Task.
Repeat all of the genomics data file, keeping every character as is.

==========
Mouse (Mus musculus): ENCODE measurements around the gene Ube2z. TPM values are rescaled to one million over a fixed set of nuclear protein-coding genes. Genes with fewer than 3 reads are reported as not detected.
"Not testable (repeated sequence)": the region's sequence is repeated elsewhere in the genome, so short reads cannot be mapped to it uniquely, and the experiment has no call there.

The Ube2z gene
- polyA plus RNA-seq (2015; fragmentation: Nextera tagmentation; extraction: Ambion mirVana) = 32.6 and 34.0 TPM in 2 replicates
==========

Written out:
Mouse (Mus musculus): ENCODE measurements around the gene Ube2z. TPM values are rescaled to one million over a fixed set of nuclear protein-coding genes. Genes with fewer than 3 reads are reported as not detected.
"Not testable (repeated sequence)": the region's sequence is repeated elsewhere in the genome, so short reads cannot be mapped to it uniquely, and the experiment has no call there.

The Ube2z gene
- polyA plus RNA-seq (2015; fragmentation: Nextera tagmentation; extraction: Ambion mirVana) = 32.6 and 34.0 TPM in 2 replicates